Investors derive some benefits from this behaviour.
- Earmarking money for retirement may prevent us from spending it frivolously.
Mental accounting becomes a problem, though, when we categorize our funds without looking at the big picture.
- While we might diligently place any extra money left over from our regular income into savings, we often view tax refunds as “found money” to be spent more frivolously.
- Since tax refunds are in fact our earned income, they should not be considered this way.
- For gamblers, this effect can be referred to as “house money.”
We are much more likely to take risks with house money than with our own.
- There is a perception that the money isn’t really ours and wasn’t earned, so it is okay to take more risks with it.
- This is risk we would be unlikely to take if we would spent time working for that money ourselves.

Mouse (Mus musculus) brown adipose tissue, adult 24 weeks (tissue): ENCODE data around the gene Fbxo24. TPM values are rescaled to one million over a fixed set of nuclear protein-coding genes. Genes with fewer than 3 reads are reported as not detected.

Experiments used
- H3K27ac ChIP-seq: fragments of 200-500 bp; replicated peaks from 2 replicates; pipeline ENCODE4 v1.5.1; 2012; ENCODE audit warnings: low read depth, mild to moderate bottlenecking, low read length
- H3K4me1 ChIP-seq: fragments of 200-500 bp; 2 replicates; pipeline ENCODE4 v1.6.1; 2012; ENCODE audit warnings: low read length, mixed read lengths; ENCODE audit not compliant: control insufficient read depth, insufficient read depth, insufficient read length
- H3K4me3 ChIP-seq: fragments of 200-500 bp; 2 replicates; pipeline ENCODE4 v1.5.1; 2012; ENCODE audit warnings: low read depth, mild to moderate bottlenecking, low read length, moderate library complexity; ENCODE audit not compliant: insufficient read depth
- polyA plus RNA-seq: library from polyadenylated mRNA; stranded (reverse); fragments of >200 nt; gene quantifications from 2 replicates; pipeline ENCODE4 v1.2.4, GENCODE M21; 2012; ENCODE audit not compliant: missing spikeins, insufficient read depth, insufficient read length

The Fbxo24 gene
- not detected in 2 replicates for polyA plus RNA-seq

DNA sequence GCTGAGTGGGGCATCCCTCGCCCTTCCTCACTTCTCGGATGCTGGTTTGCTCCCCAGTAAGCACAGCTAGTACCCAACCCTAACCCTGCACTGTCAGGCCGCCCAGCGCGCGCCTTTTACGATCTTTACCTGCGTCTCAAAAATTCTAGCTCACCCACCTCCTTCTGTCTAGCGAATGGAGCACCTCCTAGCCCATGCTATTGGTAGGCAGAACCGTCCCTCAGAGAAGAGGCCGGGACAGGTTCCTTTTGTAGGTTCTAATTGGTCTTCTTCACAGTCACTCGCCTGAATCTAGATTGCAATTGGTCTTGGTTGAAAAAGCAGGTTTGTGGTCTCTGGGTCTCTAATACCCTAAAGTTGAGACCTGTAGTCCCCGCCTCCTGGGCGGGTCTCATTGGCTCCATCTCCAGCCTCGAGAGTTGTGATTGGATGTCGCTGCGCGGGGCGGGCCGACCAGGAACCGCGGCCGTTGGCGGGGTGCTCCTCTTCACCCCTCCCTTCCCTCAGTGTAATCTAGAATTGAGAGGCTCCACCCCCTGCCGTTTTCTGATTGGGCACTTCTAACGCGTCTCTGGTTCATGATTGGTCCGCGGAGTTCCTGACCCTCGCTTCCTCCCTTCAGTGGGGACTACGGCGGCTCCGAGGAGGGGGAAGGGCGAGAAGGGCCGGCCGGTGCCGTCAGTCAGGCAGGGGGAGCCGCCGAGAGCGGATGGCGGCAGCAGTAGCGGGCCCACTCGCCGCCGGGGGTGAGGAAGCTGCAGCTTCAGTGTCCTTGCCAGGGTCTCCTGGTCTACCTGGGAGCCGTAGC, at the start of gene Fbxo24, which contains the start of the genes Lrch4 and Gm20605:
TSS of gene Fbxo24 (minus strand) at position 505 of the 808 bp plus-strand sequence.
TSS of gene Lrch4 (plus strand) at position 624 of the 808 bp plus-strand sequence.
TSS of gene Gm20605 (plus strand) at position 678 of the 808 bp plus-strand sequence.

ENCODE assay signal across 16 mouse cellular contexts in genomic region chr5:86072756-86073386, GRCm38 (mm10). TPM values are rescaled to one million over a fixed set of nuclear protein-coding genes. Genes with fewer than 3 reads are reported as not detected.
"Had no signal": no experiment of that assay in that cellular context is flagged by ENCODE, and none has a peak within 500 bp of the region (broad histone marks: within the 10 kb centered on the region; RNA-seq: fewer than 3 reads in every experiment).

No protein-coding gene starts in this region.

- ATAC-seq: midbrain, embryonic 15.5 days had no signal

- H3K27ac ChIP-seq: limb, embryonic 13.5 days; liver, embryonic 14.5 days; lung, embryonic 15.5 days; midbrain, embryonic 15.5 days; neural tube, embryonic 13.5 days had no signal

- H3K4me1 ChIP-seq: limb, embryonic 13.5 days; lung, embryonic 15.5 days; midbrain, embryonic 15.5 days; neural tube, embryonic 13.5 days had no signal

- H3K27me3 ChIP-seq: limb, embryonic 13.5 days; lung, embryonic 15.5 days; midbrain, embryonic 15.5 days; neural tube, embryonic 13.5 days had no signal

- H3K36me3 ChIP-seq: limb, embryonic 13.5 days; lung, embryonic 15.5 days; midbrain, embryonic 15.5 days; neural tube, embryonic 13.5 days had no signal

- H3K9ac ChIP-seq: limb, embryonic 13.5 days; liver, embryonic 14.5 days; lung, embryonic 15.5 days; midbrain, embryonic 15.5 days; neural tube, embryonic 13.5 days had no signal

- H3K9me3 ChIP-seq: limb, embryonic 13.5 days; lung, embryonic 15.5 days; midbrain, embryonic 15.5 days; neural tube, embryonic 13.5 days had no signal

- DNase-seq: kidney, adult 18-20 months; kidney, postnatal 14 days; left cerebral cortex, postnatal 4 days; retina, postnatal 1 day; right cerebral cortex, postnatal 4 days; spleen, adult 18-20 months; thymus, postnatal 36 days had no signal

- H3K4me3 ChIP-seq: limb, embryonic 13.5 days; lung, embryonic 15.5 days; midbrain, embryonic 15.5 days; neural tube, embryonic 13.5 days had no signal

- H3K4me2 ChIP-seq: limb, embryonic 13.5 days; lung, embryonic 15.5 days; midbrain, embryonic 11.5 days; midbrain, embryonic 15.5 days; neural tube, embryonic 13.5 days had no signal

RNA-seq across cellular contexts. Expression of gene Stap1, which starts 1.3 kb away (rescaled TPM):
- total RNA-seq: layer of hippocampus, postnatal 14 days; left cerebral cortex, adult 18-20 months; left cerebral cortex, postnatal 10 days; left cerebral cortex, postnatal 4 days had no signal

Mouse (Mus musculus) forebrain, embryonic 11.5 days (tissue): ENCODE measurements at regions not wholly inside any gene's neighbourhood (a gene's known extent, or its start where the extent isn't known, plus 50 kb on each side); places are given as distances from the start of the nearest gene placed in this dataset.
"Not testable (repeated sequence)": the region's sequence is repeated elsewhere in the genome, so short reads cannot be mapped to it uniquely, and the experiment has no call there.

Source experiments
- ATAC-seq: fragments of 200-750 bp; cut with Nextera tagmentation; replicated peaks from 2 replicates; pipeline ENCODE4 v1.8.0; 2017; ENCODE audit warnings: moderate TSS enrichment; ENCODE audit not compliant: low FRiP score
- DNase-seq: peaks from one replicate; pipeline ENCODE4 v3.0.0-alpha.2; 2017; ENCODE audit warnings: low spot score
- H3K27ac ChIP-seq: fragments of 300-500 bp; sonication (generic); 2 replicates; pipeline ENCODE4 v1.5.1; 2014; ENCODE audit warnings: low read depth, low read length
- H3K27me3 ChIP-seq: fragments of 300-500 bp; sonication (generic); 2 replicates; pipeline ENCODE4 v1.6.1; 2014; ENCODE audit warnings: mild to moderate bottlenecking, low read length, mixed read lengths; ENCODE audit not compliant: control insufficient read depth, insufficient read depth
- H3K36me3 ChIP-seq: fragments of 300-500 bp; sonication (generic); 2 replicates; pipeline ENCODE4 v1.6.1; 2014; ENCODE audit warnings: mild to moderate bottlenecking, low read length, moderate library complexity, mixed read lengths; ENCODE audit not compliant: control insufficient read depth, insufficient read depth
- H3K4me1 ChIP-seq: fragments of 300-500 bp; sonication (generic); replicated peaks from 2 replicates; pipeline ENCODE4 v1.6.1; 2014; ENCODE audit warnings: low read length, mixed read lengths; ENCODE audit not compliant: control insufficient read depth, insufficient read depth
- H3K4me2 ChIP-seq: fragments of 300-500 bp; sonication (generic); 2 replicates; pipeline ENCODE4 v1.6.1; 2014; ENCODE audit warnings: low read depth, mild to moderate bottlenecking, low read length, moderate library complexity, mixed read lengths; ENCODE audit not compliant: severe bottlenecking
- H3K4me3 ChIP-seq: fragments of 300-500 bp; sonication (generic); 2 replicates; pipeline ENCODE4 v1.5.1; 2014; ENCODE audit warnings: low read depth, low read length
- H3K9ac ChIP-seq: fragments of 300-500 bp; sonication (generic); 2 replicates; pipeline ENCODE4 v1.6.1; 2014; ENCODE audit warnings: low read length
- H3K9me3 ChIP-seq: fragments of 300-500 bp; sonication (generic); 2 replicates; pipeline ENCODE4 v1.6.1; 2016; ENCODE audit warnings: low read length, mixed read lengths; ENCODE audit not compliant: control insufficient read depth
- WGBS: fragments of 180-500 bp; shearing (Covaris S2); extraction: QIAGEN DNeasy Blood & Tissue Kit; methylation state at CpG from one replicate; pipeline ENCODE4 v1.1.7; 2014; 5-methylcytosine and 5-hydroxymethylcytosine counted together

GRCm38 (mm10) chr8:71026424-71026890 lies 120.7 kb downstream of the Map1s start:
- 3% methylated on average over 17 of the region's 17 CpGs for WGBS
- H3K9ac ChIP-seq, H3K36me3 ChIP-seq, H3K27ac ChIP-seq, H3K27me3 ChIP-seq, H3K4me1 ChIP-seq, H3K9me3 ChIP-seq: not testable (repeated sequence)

In investing, just remember that money is money, no matter whether the funds in a brokerage account are derived from hard-earned savings, an inheritance or realized capital gains.
This is one other form of mental accounting.
The framing effect addresses how a reference point, oftentimes a meaningless benchmark, can affect decision.
Overcoming Mental Accounting.
The best way to avoid the negative aspects of mental accounting is to concentrate on the total return of your investments.
Take care not to think of your “budget buckets” so discretely that you fail to see how some seemingly small decisions can make a big impact.
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